In addition, please provide to FDA for review the validation reports of the three executed (b)(4) for the vial filling process, when available, including the growth promotion tests performed.
Form FDA 483 Observation 3 & 4
We acknowledge your commitment to detect residual (b)(4) in your product. Additionally, we acknowledge your commitment to add a cleaning validation addendum when these test methods are confirmed.   
Form FDA 483 Observation 5
We acknowledge your responses intended to address your firm’s environmental monitoring program (specifically, the inadequate frequency in critical areas) and your continued commitment to update (b)(4) However, the changes that you have proposed do not adequately respond to the deficiencies noted.  A robust environmental monitoring program provides important information about the environmental control of your manufacturing facility over time. Given the large number of failures for visible contamination and sterility and (b)(4) rejection rate, your program should include more active viable air monitoring and limits that will better assist you in establishing needed control. 
We also note that your BSCs, which should provide an ISO 5 environment, are placed in a surrounding area that is only expected to meet ISO 7 standards rather than the recommended ISO 6.  You also perform upstream operations in the same area and at the same time as filling of your final cell product.  These are basic design flaws that likely contribute to contamination and sterility failures.
Form FDA 483 Observation 6
We acknowledge that you have initiated testing for all materials outlined in this observation, with the exception of (b)(4), for which you are still in the process of determining an identify test.
Form FDA 483 Observation 7
We acknowledge your commitment to revise your (b)(4) entitled (b)(4) and increase the number of sterility samples based upon USP <71> so the sample size is representative of the lot size. We also acknowledge receipt of a summary report for (b)(4) that appears to address both the issue of (b)(4) samples supporting growth and bacteriostasis and fungistasis testing. However, it is unclear from the information provided how the study addressing the (b)(4) samples was conducted to demonstrate that microorganisms present in the in-process materials and final product can be recovered after (b)(4).   This would entail inoculation of these materials prior to (b)(4).   While we acknowledge that you are no longer (b)(4) samples prior to sterility testing, you released (b)(4) that were tested in this manner.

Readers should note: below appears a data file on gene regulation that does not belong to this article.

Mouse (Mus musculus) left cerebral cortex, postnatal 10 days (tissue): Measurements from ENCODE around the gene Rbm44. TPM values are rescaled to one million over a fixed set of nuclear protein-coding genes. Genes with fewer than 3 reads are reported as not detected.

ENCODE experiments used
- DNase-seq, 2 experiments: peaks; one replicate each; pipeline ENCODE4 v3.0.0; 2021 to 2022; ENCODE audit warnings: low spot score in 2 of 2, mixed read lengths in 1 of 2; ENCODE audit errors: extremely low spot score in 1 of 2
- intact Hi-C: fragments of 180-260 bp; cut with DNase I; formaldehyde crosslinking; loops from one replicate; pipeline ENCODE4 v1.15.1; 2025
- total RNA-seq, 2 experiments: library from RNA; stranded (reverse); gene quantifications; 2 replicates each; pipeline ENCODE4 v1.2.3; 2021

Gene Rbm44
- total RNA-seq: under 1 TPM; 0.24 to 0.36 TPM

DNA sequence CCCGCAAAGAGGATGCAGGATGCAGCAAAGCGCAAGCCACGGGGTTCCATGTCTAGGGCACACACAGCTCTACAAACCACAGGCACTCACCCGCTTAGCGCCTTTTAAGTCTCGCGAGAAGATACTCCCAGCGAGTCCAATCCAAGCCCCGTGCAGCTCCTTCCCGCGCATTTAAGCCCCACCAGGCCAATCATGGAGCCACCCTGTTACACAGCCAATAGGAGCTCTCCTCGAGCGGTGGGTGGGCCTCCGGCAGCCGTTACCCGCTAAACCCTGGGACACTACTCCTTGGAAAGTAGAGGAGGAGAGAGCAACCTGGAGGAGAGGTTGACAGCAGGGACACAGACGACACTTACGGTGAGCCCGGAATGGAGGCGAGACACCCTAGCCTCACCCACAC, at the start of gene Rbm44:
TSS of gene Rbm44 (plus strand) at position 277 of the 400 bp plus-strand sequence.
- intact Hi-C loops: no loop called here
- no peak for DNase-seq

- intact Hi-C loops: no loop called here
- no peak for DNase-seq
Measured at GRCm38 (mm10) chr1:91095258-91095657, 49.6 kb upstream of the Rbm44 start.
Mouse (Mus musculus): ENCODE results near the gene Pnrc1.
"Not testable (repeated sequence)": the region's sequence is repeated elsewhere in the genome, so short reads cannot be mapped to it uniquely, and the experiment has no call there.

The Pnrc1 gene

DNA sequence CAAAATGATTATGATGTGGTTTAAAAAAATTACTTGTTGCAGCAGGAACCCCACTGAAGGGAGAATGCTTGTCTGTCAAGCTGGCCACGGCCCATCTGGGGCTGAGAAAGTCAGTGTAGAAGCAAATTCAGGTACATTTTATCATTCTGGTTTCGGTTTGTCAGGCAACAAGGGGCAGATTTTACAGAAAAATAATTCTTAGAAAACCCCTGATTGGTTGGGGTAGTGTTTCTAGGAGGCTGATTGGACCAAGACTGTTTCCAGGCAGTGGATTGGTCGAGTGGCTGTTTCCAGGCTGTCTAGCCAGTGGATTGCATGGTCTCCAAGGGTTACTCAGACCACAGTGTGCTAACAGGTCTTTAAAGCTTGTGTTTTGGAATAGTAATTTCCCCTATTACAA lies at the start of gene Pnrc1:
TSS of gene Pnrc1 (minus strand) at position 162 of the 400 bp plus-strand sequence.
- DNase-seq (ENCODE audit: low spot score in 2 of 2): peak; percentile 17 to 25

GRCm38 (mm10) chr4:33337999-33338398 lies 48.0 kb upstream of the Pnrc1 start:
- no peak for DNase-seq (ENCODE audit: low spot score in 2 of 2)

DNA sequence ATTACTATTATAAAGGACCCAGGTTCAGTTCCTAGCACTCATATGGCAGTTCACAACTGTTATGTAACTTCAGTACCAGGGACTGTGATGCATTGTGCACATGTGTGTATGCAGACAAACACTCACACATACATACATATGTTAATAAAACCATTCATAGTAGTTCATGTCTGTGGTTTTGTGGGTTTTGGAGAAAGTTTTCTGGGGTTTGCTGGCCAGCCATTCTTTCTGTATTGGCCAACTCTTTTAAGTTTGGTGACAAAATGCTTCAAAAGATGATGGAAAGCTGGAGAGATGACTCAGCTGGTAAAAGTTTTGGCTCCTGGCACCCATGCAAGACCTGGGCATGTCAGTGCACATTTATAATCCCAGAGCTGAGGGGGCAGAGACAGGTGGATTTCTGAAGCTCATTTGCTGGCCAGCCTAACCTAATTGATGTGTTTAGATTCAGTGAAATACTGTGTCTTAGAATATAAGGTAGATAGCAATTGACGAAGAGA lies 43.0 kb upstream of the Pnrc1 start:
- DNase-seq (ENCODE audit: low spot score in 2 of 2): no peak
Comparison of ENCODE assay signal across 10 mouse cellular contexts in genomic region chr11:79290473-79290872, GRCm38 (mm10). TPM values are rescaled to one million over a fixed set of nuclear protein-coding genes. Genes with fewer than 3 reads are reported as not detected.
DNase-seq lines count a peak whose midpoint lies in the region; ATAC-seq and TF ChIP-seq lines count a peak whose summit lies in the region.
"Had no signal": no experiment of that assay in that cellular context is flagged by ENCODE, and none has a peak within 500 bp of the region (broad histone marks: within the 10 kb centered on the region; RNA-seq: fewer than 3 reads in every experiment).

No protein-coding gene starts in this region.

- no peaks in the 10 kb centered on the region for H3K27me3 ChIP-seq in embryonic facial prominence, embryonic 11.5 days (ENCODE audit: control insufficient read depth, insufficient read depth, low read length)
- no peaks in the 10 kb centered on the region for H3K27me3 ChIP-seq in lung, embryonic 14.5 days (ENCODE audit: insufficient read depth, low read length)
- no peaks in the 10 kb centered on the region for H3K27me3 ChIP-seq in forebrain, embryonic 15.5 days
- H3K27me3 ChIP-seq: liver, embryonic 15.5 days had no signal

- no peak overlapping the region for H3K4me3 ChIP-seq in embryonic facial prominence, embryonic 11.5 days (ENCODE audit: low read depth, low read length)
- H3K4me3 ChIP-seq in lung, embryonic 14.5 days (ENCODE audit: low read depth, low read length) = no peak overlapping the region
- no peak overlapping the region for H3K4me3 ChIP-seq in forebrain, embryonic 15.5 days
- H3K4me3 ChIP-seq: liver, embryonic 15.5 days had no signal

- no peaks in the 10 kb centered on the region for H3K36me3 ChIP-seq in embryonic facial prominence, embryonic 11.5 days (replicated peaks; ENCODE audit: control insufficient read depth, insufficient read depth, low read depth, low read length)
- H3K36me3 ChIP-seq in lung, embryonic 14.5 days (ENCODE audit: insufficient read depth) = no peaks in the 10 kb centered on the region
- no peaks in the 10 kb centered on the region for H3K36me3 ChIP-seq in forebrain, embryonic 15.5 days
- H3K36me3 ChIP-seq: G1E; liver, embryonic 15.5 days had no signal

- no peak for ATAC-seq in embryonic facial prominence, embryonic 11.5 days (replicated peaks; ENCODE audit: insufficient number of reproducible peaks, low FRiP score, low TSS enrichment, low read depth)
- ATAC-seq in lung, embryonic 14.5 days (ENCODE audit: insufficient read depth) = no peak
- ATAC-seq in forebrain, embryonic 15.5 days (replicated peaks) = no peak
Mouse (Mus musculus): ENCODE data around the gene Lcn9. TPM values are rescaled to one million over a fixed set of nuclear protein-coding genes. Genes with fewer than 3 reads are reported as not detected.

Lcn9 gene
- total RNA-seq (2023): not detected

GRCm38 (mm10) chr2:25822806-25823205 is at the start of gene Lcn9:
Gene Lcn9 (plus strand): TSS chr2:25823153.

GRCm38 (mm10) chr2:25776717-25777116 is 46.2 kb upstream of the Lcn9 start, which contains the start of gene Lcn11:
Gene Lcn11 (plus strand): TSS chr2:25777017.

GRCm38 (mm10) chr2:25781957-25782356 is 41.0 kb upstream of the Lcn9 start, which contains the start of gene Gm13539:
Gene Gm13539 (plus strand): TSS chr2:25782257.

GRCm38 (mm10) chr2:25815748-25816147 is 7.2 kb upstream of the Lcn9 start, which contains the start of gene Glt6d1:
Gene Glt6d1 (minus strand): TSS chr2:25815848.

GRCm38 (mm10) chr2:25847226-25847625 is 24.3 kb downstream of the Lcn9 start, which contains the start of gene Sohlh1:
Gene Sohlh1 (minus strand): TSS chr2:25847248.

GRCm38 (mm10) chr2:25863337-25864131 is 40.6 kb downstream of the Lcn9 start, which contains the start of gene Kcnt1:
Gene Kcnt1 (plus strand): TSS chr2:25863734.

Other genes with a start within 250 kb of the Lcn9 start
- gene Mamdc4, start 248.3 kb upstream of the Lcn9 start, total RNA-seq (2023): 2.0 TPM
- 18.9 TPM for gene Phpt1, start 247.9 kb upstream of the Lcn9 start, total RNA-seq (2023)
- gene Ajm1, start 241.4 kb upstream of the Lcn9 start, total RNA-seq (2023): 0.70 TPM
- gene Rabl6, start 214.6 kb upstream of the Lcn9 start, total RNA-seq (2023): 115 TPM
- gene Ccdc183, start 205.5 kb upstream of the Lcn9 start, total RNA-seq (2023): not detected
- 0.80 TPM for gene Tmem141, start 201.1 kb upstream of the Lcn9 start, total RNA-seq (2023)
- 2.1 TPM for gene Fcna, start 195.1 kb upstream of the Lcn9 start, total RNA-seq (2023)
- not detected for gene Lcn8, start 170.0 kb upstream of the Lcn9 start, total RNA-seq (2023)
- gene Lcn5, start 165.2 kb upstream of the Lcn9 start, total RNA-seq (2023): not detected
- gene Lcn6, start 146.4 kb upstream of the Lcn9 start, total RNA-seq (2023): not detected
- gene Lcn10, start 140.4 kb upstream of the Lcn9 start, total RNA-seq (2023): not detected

Neither this letter nor the observations noted on the Form FDA 483, which were discussed with RTI management at the conclusion of the April 2017 inspection, are intended to be an all-inclusive list of deficiencies that may exist at your facility.  It is your responsibility to ensure full compliance with the provisions of the FD&C Act and the PHS Act, and their implementing regulations.
You should take prompt action to correct the above-described deviations.  Failure to promptly correct these deviations may result in regulatory action without further notice.  Such actions include, but are not limited to, seizure and/or injunction.
Further information about IND requirements for biological products may be obtained through the Division of Regulatory Project Management, Office of Tissues and Advanced Therapies, (240) 402-8190 or Please include a copy of this letter with your initial submission to CBER.
Please notify this office in writing, within 15 working days of receipt of this letter, of any additional steps you have taken or will take to correct the above-noted violations and to prevent their recurrence.  Include any documentation necessary to show that correction has been achieved.  Corrective actions addressed in your prior response may be referenced in your subsequent response.  If you do not believe your product is in violation of the FD&C Act, PHS Act, or applicable regulations, include your reasoning and any supporting information for our consideration.  If corrective actions cannot be completed within 15 working days, state the reason for the delay and the time within which all corrections will be completed.
Your response should be sent to the attention of Randall L. Morris, Compliance Officer, electronically at or to U.S. Food and Drug Administration, Florida District Office, 555 Winderley Place, Suite 200, Maitland, FL 32751.  If you have any questions regarding this letter, please contact Mr. Morris, at (407) 475-4741.
Elizabeth A. Waltrip  
Program Division Director, Acting

[1] The description of the (b)(4) in this letter is consistent with the product information you provided to the agency in your informal submission to OCP.

Page Last Updated: 11/14/2017